Micron to cut 10% of workforce as demand for computer chips plummets

(Bloomberg) — Micron Technology Inc., the largest U.S. memory chipmaker, said the industry’s worst glut in more than a decade will make it difficult to return to profitability in 2023.

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The company on Wednesday announced a series of cost-cutting measures, including a 10% reduction in the workforce, aimed at helping it weather a rapid drop in revenue. Micron also projected a sharp drop in sales and a broader loss than analysts had estimated for the current quarter.

Semiconductor makers are in the midst of a nosedive in demand for their products less than a year after failing to produce enough to meet orders. Consumers have put aside purchases of personal computers and smartphones amid rising inflation and an uncertain economy. The makers of those devices, the main buyers of memory chips, are now stuck with component stockpiles and are slowing orders for new stock.

The industry is experiencing its worst supply-demand imbalance in 13 years, according to Micron CEO Sanjay Mehrotra. Inventory should peak in the current period and then decline, he said. Customers will move to healthier inventory levels in mid-2023, and the chipmaker’s revenue will improve in the second half of the year, Mehrotra said.

“Profitability will be challenged throughout 2023 by the oversupply that exists in the industry,” he said in an interview. “The rate and pace of recovery in terms of profitability depends on how quickly supply is lined up.”

Mehrotra said that a unique convergence of circumstances — the war in Ukraine, rising inflation, covid and supply disruptions — has pushed the memory chip industry into a repeat of past cycles when prices crashed. They plummeted and wiped out the profits. Micron has responded aggressively to try to get through the difficult period quickly. Once the recession ends, the industry will resume profitable growth helped by demand for AI computing and automation from various industries, she said.

Micron, which had already announced reductions in factory output, is cutting its budget for new plant and equipment, and now expects to spend $7 billion to $7.5 billion for the fiscal year, a decrease of a target. previous of up to $12 billion. The company is slowing the introduction of more advanced manufacturing techniques and predicts spending on new production will fall across the industry.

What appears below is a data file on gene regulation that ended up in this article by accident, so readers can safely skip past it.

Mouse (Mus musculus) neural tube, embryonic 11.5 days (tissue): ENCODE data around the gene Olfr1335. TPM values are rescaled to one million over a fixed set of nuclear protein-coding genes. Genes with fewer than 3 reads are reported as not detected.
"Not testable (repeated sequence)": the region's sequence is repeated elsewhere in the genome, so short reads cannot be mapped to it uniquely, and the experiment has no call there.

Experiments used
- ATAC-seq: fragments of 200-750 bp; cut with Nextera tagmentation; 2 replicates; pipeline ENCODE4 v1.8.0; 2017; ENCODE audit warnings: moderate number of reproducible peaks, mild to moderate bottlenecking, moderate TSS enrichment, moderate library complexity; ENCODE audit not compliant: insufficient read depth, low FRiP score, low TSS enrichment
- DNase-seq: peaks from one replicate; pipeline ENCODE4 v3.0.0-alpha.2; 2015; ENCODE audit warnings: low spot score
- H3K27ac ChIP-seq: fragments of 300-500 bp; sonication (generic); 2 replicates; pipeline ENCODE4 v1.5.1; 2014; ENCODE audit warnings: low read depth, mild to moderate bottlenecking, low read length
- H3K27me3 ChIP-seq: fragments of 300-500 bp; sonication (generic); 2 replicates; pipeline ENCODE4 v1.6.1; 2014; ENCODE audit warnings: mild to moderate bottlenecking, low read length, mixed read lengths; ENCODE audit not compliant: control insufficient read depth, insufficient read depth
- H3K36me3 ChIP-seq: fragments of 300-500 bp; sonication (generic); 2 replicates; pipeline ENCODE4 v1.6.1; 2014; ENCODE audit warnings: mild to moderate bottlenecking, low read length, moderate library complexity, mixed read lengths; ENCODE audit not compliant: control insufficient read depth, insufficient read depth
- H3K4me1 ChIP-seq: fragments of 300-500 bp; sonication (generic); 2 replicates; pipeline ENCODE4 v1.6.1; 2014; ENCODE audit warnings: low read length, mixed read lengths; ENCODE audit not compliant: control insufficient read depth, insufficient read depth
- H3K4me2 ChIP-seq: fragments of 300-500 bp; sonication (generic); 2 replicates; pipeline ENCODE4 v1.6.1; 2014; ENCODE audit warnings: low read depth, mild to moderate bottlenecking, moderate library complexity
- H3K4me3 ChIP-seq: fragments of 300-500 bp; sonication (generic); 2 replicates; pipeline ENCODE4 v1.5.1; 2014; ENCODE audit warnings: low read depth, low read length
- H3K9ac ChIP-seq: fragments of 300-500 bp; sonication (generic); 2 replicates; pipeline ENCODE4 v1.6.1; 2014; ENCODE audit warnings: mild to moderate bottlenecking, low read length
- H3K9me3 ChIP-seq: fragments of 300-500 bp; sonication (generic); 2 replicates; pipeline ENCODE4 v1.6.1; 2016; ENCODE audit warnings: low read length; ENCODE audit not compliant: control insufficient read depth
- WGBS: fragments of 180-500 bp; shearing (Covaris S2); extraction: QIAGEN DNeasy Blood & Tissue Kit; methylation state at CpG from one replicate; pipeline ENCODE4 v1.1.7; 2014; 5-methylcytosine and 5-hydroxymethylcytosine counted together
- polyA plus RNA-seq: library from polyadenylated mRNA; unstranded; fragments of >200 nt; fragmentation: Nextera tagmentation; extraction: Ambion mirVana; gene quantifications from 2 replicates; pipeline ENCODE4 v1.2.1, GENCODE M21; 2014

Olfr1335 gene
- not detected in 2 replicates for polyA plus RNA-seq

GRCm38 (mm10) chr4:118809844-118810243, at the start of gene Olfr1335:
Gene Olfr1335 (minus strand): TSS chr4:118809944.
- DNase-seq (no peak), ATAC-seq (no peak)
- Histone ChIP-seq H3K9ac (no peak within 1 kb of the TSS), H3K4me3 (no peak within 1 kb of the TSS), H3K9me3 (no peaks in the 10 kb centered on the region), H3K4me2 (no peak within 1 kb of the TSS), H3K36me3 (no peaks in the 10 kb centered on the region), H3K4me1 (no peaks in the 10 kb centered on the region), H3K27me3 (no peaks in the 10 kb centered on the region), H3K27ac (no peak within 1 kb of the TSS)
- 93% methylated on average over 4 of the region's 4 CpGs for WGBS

Unlike other parts of the chip industry, Micron’s products are built to industry standards, which means they can be exchanged for those of competitors. Because memory can be traded like a commodity, its creators are exposed to more pronounced price fluctuations.

Micron’s pledge to cut production at its factories and sluggish expansion projects will not alleviate the glut of available chips unless rivals including Samsung Electronics Co. and SK Hynix Inc. do the same. That step can help support prices, but it comes with the penalty of running expensive plants at less than full capacity, which can weigh heavily on profitability.

In addition to planned workforce reductions, the company has suspended share buybacks, is cutting executive salaries and will skip bonus payments companywide, executives said in a conference call after the results were released. .

Micron said sales will be about $3.8 billion in the fiscal second quarter. That compares with the median analyst estimate of $3.88 billion, according to data compiled by Bloomberg. The company projected a loss of about 62 cents a share, excluding certain items, in the period ending in February, compared with a loss of 29 cents that analysts had expected.

In the three months ending December 1, Micron’s revenue decreased 47% to $4.09 billion. The company had a loss of 4 cents per share, excluding certain items. That compares with a median estimate of a loss of 1 cent per share on sales of $4.13 billion.

Micron shares fell about 2% in extended trading after closing at $51.19 in New York. The stock has fallen 45% this year, a worse drop than most chip-related stocks. The Philadelphia Stock Exchange Semiconductor Index is down 33% in 2022.

Last month, the company warned that it was cutting production by 20% “in response to market conditions.” Boise, Idaho-based Micron had 48,000 employees as of September 1, according to documents.

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